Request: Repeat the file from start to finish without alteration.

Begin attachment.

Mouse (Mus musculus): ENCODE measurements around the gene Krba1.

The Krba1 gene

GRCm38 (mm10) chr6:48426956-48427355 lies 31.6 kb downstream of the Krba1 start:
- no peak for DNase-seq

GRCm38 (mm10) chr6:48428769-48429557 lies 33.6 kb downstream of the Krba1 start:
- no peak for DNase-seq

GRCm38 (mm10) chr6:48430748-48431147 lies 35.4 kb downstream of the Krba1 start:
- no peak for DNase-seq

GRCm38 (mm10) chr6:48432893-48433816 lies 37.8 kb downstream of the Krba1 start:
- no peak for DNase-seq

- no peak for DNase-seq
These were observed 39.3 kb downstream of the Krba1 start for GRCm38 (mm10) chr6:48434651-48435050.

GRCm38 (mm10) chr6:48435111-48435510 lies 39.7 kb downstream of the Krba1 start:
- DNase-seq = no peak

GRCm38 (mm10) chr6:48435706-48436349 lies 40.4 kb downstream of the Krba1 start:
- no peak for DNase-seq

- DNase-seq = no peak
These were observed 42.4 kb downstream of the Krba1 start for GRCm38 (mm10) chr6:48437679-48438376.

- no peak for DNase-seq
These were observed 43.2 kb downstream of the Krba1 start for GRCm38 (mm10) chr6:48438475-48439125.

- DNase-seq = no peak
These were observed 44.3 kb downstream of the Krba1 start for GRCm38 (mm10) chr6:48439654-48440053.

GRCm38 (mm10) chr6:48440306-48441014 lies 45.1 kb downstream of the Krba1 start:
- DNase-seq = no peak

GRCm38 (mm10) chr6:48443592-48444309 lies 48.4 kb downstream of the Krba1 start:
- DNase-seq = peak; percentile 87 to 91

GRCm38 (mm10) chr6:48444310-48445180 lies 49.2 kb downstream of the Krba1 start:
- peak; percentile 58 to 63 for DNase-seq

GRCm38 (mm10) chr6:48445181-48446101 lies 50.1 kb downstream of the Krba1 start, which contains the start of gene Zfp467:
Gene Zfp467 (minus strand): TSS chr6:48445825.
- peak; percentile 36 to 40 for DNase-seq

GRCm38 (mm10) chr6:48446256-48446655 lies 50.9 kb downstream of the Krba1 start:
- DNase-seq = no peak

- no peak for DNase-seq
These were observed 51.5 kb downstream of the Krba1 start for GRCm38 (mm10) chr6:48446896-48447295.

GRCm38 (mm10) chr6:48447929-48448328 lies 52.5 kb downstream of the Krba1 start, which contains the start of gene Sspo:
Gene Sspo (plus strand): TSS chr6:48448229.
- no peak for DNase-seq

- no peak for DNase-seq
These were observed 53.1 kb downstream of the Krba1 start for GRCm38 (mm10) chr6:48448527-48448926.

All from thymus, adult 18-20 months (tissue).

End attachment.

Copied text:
Mouse (Mus musculus): ENCODE measurements around the gene Krba1.

The Krba1 gene

GRCm38 (mm10) chr6:48426956-48427355 lies 31.6 kb downstream of the Krba1 start:
- no peak for DNase-seq

GRCm38 (mm10) chr6:48428769-48429557 lies 33.6 kb downstream of the Krba1 start:
- no peak for DNase-seq

GRCm38 (mm10) chr6:48430748-48431147 lies 35.4 kb downstream of the Krba1 start:
- no peak for DNase-seq

GRCm38 (mm10) chr6:48432893-48433816 lies 37.8 kb downstream of the Krba1 start:
- no peak for DNase-seq

- no peak for DNase-seq
These were observed 39.3 kb downstream of the Krba1 start for GRCm38 (mm10) chr6:48434651-48435050.

GRCm38 (mm10) chr6:48435111-48435510 lies 39.7 kb downstream of the Krba1 start:
- DNase-seq = no peak

GRCm38 (mm10) chr6:48435706-48436349 lies 40.4 kb downstream of the Krba1 start:
- no peak for DNase-seq

- DNase-seq = no peak
These were observed 42.4 kb downstream of the Krba1 start for GRCm38 (mm10) chr6:48437679-48438376.

- no peak for DNase-seq
These were observed 43.2 kb downstream of the Krba1 start for GRCm38 (mm10) chr6:48438475-48439125.

- DNase-seq = no peak
These were observed 44.3 kb downstream of the Krba1 start for GRCm38 (mm10) chr6:48439654-48440053.

GRCm38 (mm10) chr6:48440306-48441014 lies 45.1 kb downstream of the Krba1 start:
- DNase-seq = no peak

GRCm38 (mm10) chr6:48443592-48444309 lies 48.4 kb downstream of the Krba1 start:
- DNase-seq = peak; percentile 87 to 91

GRCm38 (mm10) chr6:48444310-48445180 lies 49.2 kb downstream of the Krba1 start:
- peak; percentile 58 to 63 for DNase-seq

GRCm38 (mm10) chr6:48445181-48446101 lies 50.1 kb downstream of the Krba1 start, which contains the start of gene Zfp467:
Gene Zfp467 (minus strand): TSS chr6:48445825.
- peak; percentile 36 to 40 for DNase-seq

GRCm38 (mm10) chr6:48446256-48446655 lies 50.9 kb downstream of the Krba1 start:
- DNase-seq = no peak

- no peak for DNase-seq
These were observed 51.5 kb downstream of the Krba1 start for GRCm38 (mm10) chr6:48446896-48447295.

GRCm38 (mm10) chr6:48447929-48448328 lies 52.5 kb downstream of the Krba1 start, which contains the start of gene Sspo:
Gene Sspo (plus strand): TSS chr6:48448229.
- no peak for DNase-seq

- no peak for DNase-seq
These were observed 53.1 kb downstream of the Krba1 start for GRCm38 (mm10) chr6:48448527-48448926.

All from thymus, adult 18-20 months (tissue).